This weekend the NYT is running a compassionately told story about challenges facing teachers in traditional classroom settings. I truly felt for the novice teachers.
On the other hand, having been classrooms with unruly students — especially with STEM-heavy curricula — I felt that even the tricks, tactics and cajoling described here would often fail with some of the children. A continual return to behavior management, while necessary, is nothing short of a content pause for attentive students. Worse, in the absence of computer-assisted learning, the ability of a single teacher to track learning needs for component skills of, say 25 students — inevitably different from learner to learner — is spotty at best.
Teachers are implicitly asked to supply this missing computation in the form of homework grading, longer hours, self-produced content. What sort of person would want to accept such an assignment – with some nurtured while others just muddle through with at best intermittent attention to both subject matter & discipline? While the NYT reporter makes a good case for the importance of behavior management in the classroom, the narrative begs the question as to what works in behavior management and whether educational psychology pedagogy in teacher training is up the task.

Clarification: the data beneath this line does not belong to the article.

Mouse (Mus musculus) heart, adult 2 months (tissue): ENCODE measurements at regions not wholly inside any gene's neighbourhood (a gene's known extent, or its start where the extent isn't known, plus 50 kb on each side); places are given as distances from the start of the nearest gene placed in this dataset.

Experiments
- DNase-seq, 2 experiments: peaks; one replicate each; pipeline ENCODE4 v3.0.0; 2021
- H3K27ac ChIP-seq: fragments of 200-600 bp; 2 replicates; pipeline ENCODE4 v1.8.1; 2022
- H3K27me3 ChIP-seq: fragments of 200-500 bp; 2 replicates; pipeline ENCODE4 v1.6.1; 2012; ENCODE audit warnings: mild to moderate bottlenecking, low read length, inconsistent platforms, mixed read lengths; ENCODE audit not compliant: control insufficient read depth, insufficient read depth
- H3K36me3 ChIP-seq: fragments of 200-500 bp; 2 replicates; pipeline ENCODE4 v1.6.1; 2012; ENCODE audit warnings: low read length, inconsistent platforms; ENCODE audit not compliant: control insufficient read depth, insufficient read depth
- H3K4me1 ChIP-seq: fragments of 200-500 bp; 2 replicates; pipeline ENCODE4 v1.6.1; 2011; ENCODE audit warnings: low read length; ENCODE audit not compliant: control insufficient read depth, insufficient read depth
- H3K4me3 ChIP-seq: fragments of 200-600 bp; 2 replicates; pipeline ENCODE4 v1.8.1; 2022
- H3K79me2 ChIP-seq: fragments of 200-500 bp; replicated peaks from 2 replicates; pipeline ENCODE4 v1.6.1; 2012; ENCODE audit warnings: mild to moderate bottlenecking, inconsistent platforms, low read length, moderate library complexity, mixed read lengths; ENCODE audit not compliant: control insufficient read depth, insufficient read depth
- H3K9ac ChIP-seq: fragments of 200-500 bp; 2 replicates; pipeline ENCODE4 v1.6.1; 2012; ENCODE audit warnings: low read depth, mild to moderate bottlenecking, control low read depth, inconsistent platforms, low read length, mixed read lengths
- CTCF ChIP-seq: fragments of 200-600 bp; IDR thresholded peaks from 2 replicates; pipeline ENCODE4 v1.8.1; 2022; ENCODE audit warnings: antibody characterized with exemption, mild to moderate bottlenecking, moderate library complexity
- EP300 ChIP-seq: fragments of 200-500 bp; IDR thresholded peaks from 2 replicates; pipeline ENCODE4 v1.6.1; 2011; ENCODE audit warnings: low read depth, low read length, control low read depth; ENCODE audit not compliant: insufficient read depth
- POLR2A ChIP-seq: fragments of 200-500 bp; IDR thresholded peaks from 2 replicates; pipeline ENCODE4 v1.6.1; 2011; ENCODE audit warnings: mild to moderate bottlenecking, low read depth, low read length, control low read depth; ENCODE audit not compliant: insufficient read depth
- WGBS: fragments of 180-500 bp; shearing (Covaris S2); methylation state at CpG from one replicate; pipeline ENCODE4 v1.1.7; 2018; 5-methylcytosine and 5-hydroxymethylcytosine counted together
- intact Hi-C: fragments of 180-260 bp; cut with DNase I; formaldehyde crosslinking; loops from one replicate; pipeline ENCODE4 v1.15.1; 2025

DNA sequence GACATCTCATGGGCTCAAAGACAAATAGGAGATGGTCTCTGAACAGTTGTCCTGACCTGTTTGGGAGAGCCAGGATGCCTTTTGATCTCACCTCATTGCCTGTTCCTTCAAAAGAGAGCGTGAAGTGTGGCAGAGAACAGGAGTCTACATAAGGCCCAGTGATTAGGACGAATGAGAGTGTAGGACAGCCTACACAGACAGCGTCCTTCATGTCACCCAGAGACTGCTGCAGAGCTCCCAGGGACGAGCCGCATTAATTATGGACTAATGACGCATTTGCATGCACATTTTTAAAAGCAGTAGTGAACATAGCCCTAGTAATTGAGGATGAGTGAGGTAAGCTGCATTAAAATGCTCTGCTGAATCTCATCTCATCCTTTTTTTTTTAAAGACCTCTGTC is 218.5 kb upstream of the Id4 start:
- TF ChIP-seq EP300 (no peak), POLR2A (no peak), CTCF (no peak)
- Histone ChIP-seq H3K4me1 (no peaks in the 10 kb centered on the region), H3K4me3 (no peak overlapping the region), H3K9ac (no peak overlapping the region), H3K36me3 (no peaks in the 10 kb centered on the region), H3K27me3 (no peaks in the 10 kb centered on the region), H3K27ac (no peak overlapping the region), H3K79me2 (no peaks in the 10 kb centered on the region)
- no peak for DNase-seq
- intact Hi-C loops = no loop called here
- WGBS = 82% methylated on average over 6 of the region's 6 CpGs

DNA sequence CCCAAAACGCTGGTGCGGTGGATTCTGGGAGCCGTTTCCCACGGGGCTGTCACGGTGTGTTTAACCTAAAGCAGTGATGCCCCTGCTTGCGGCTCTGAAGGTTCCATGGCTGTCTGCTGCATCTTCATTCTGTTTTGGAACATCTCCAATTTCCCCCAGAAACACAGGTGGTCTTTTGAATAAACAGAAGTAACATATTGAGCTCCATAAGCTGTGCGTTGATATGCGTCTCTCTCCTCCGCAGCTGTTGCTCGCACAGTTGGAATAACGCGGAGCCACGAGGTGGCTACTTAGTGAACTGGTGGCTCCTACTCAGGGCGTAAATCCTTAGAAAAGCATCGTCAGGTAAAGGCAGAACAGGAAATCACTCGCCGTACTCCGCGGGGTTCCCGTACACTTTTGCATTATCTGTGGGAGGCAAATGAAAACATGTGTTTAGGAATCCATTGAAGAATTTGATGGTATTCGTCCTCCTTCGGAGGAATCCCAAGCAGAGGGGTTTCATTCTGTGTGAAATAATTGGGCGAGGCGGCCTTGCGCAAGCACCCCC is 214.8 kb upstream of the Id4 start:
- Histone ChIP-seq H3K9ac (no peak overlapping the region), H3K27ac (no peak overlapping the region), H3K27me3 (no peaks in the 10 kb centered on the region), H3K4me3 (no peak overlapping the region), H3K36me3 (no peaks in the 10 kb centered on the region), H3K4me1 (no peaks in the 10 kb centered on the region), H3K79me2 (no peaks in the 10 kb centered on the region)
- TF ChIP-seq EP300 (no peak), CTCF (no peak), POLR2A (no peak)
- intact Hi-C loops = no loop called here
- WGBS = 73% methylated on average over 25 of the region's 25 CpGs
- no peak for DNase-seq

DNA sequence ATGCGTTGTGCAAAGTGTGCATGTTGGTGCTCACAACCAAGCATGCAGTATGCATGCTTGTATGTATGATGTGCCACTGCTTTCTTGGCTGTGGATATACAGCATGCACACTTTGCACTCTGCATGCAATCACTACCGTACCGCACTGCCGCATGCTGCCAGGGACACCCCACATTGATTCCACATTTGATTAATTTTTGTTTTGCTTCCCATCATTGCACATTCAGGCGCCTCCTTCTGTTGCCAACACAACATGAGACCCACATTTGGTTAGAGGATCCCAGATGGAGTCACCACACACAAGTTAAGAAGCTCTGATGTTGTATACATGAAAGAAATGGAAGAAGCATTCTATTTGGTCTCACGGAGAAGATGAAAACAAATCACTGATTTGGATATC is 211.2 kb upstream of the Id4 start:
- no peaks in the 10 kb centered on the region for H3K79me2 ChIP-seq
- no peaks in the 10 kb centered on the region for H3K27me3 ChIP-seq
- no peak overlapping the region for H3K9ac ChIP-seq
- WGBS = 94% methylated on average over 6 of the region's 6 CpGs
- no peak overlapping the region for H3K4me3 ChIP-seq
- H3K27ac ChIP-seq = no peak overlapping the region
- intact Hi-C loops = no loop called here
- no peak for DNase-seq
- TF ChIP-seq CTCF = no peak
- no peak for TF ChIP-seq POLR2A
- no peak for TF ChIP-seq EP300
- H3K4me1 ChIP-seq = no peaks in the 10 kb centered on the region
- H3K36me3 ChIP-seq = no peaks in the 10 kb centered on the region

By analogy, what is it like to work in a factory where a constant number of products shipped are known to be flawed?
One can hardly blame teachers for a system that begins more as child care than instruction. That it remains so for classrooms with older students here speaks to the Sisyphusian nature of the endeavor.
Image Credit: Scientific American story from 1978 provided by Steve Eskow in 2009.